When in danger, a smartphone could be a lifeline.
We live in an increasingly connected world—one where not having access to a cellphone could mean more than mere inconvenience. It can even be the difference between life and death.
Recent analysis from the Pew Research Center shows that 53 percent of smartphone owners in the U.S. have used them to get help in emergencies. The studies reflect a reality that most people experience: Cellphones are useful during times of need—be it a car accident, a robbery, or to call the paramedics. Without these active lifelines, many would be left to fend for themselves, potentially at their peril.
But when the conversation about cellphone usage moves from Westerners to residents of the Middle East fleeing oppression, the tone changes. In the wake of an international refugee crisis, photos of displaced Syrians on their devices made the rounds on Twitter. Instead of acknowledging the benefits of technology during a major, violent conflict, many social media users have scoffed at the image. Who needs an iPhone in a refugee camp?
Critics suggest that those who are fleeing mass casualties, political oppression, and extreme destitution shouldn’t be carrying around these devices—because it signals that they really don’t need help after all. The idea is that what they’re facing couldn’t be that bad if they still have their cellphones—but nothing could be further from the truth. Keeping track of loved ones isn’t a luxury, nor is having a map that may help you navigate your way out of danger. Yet still, smartphone usage gets understood as a factor that refutes an individual’s refugee status.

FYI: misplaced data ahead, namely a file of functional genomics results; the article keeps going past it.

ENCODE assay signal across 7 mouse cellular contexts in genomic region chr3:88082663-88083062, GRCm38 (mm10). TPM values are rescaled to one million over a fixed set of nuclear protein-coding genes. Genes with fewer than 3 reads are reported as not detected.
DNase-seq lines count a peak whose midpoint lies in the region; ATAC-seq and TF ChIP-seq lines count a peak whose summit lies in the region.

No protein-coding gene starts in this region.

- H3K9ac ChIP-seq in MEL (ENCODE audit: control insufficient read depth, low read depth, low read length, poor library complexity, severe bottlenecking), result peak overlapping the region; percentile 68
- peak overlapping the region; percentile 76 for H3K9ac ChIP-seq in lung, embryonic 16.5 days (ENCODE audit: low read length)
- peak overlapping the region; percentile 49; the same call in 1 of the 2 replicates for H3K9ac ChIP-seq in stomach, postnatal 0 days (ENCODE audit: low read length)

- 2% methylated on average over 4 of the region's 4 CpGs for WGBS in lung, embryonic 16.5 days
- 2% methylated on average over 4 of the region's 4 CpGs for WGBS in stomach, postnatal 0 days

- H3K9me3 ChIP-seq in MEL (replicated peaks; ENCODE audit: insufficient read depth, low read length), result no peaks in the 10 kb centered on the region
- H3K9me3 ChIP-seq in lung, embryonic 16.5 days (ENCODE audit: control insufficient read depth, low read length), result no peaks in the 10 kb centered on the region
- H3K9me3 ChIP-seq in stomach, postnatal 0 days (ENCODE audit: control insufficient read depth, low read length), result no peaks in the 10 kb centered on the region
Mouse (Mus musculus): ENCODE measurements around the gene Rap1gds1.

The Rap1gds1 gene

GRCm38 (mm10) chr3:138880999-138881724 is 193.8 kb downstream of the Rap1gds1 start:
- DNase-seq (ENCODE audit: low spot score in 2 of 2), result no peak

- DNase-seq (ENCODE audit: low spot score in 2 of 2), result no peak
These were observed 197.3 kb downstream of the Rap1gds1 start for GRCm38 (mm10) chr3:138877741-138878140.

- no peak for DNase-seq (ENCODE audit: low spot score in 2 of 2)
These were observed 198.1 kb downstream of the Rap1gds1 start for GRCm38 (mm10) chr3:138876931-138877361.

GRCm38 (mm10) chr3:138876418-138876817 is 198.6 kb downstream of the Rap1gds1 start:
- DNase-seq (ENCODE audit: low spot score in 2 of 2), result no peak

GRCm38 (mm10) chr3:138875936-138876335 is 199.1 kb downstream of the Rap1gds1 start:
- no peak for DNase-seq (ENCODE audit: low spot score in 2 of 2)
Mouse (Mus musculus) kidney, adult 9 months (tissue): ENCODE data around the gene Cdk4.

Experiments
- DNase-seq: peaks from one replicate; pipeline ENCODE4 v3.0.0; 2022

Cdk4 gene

Keeping track of loved ones isn’t a luxury, nor is having a map that may help you navigate your way out of danger.
In reality, a working smartphone is can be as crucial as food and shelter for those fleeing Syria, which was recently named the most dangerous country in the world by the Global Peace Index. Despite the extreme conditions, the country’s inhabitants aren’t at a loss for access to vital technology. Syria has 87 mobile phones for every 100 people, which has had an immeasurable impact on virtually every aspect of the country’s conflict in recent years.
As Patrick Howell O’Neill noted a few years ago at the Daily Dot, the Syrian uprising was one of the first social media wars. Using their phones and Internet connections, rebels have used online fundraising to support the revolution, and pro-government hackers gained access to 32,000 Skype conversations from opposition fighters and activists. Meanwhile, citizens post warnings to each other about everything from rabid dogs to chemical attacks.
With high levels of violent conflict and government surveillance serving as major obstacles, leaving Syria isn’t easy. For the four million people who have fled so far, many of them don’t survive the passage—or end up living in refugee camps. As for the refugees who have access to a smartphone, they’re much more likely to reach safety.